Possible careers

•    counselor
•    health care administrator
•    home attendant
•    laboratory technician
•    nursing instructor
•    occupational therapist
•    occupational therapy aid
•    physical therapist
•    prosthetist
•    public health educator
•    recreational therapist
•    rehabilitation therapist

Pharmacy

Pharmacy is the study of the preparation, packaging, distribution, and storage of drugs or other medical prescriptions. Understanding the effects of chemicals on living beings is at the heart of this discipline. This knowledge is used in medical research as well as in clinical medicine. This science has applications for diagnosis and prevention of illness as well as for relief from the symptoms of illness and the cure of disease.

Education

The plan of study for the undergraduate degree, often called “pharmaceutical sciences,” is usually five years long. Lower-division study emphasizes basic science and electives in the major, together with supplementary study in physiology and sociology to prepare the student to work with patients in health care settings. Upper-division work, the final three years, is taken in the college of pharmacy and consists of specialized advanced work in topics of pharmacy. Admission to the college is usually based upon student performance on the Pharmacy College Admission Test (PCAT). When evaluating colleges of pharmacy for admission, be sure that the college is accredited by the American Council of Pharmaceutical Education.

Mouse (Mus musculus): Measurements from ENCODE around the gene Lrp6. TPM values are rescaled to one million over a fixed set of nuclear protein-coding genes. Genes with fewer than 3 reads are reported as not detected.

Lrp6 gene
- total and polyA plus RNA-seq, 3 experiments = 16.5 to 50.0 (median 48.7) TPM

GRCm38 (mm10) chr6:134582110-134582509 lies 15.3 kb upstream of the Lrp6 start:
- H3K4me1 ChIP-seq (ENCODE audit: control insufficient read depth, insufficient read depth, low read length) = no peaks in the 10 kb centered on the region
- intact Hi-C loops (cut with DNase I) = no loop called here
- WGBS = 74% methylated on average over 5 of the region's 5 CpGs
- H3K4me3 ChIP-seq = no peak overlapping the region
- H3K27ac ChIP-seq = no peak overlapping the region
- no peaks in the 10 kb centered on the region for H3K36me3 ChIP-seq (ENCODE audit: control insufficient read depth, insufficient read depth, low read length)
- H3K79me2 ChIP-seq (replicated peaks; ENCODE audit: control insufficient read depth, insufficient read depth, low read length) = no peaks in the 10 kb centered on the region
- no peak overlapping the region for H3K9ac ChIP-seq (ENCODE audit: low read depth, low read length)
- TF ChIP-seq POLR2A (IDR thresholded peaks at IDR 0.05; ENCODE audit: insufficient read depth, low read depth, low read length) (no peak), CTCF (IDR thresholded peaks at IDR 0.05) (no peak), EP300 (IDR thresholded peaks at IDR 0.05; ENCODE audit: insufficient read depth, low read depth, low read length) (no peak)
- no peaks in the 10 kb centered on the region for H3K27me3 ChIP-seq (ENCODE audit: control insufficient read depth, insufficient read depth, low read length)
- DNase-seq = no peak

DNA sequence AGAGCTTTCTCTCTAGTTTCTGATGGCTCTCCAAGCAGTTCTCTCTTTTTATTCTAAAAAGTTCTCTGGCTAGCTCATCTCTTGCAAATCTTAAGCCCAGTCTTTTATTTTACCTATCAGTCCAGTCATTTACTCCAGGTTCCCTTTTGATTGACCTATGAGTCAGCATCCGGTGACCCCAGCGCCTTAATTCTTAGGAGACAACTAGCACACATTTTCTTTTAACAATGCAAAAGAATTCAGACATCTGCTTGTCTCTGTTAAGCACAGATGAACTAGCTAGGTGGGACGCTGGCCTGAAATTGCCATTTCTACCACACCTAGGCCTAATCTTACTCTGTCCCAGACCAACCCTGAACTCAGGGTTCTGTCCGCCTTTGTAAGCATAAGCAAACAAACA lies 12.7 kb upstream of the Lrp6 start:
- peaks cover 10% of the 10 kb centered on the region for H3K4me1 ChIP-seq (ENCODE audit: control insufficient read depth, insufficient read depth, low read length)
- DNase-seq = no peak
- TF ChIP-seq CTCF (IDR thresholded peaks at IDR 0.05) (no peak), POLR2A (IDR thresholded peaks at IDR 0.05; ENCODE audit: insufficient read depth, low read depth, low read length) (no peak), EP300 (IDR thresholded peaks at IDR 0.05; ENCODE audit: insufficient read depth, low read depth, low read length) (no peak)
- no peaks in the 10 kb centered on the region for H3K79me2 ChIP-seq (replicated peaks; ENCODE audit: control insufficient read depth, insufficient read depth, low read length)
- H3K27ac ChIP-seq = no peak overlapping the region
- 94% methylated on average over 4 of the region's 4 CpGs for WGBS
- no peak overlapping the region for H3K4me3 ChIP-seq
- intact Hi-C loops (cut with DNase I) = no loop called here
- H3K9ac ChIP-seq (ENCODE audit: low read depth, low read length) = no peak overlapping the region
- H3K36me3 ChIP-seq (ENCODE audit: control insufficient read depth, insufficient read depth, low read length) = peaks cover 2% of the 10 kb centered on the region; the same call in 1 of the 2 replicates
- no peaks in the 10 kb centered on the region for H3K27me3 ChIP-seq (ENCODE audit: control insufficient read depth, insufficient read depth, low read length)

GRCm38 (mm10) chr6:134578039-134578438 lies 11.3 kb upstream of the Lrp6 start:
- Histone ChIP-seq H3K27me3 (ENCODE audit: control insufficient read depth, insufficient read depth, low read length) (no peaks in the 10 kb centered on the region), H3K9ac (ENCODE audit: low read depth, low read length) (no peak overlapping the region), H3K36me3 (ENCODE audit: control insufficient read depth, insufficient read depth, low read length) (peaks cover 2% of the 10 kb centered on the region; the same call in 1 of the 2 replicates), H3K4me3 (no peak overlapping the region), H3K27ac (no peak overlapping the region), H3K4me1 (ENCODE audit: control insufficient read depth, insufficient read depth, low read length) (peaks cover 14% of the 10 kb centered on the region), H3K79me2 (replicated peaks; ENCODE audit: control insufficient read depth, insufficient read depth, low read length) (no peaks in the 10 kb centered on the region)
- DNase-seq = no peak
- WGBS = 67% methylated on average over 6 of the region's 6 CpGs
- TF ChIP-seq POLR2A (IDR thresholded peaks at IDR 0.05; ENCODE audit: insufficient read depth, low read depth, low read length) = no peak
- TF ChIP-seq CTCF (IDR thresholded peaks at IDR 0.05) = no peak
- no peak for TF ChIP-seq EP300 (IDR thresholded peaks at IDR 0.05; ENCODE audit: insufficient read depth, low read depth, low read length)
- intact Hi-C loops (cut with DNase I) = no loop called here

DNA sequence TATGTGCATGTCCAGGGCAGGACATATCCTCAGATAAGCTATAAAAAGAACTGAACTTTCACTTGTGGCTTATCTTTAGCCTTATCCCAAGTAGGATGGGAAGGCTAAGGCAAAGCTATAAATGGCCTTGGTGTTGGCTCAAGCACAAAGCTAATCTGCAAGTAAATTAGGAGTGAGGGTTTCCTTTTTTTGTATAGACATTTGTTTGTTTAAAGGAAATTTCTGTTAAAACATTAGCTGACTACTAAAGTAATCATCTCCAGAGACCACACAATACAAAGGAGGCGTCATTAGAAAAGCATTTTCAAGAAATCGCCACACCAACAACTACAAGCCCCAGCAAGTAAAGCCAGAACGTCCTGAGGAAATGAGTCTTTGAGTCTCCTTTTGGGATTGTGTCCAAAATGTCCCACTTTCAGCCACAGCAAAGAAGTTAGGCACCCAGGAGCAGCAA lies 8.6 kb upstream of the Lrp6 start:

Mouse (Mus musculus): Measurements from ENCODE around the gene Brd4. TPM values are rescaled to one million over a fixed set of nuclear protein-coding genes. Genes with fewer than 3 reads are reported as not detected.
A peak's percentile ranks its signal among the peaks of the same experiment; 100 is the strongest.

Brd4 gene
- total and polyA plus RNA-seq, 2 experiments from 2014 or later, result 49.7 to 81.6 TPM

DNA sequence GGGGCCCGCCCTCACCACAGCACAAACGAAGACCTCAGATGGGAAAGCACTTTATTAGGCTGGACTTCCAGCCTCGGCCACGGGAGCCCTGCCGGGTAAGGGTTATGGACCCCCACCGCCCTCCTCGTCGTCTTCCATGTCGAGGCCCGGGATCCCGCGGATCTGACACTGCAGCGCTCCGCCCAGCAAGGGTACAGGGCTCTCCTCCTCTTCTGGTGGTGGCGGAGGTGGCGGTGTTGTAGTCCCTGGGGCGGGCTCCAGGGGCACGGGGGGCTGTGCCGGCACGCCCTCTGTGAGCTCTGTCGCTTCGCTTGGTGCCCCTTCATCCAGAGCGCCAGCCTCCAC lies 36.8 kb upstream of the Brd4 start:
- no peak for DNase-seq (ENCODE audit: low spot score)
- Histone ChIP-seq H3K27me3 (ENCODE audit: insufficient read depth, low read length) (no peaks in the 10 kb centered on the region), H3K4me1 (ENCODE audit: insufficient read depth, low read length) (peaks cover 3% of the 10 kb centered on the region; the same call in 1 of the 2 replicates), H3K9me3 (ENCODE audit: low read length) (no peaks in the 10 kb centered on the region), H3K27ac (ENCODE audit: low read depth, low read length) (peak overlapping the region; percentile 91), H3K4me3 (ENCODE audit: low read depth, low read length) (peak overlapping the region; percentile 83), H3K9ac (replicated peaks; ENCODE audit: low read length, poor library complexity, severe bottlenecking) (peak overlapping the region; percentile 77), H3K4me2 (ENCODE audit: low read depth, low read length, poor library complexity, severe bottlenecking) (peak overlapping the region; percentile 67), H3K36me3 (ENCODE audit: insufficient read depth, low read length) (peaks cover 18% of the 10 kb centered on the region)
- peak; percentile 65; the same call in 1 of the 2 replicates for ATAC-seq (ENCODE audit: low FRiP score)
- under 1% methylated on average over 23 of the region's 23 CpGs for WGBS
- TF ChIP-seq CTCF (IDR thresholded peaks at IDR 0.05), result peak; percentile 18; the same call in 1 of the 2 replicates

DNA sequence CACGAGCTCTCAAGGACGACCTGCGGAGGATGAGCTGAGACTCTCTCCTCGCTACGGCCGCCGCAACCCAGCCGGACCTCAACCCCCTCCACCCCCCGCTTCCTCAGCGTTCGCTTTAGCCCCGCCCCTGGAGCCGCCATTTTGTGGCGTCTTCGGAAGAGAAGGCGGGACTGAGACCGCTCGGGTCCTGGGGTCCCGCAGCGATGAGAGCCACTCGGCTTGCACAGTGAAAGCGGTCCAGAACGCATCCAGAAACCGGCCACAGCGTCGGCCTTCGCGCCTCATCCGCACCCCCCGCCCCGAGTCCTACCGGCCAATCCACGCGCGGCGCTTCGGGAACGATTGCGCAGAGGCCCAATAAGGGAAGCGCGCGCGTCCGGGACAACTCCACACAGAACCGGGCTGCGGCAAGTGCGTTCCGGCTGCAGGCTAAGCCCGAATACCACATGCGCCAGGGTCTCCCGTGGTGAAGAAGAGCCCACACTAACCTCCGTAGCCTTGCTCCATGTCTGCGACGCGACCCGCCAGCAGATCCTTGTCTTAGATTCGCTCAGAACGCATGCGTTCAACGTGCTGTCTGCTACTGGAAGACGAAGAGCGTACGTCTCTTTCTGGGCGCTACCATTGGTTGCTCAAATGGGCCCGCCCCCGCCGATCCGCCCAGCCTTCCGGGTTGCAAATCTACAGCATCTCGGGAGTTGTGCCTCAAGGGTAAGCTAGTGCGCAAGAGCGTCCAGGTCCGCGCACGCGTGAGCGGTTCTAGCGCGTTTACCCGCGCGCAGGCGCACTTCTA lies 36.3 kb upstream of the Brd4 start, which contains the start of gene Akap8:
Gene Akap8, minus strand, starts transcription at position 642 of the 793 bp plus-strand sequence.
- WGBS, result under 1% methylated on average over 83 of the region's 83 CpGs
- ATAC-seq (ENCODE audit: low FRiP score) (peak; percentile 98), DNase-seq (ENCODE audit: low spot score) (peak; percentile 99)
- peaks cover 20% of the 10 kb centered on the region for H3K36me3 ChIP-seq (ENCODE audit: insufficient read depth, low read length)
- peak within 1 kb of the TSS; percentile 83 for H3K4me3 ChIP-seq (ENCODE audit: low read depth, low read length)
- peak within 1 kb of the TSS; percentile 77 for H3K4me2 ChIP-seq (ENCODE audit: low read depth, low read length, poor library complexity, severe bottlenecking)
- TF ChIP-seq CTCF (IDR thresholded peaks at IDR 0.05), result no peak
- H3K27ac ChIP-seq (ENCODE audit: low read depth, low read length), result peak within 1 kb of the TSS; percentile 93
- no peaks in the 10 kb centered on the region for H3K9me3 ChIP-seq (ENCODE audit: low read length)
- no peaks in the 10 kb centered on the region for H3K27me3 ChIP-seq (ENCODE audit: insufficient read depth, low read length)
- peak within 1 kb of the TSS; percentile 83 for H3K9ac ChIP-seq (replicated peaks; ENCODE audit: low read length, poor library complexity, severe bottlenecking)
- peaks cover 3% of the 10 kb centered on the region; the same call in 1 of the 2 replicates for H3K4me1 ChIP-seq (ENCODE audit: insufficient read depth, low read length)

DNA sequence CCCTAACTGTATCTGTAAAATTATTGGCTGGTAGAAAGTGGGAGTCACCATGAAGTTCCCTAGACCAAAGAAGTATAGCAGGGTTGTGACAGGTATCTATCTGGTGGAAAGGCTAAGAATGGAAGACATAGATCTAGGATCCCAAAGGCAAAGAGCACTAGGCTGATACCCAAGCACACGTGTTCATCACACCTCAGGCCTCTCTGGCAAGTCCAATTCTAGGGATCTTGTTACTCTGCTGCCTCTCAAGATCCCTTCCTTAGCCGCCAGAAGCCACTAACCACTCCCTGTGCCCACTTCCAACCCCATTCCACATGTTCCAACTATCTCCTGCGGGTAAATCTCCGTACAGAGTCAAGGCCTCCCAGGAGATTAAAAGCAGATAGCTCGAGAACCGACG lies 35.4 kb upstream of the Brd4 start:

Possible careers

•    biochemist
•    chemical engineer
•    chemist
•    entrepreneur
•    laboratory assistant
•    pathologist
•    pharmacist
•    pharmacologist
•    physician
•    research scientist
•    technical writer

Physical Therapy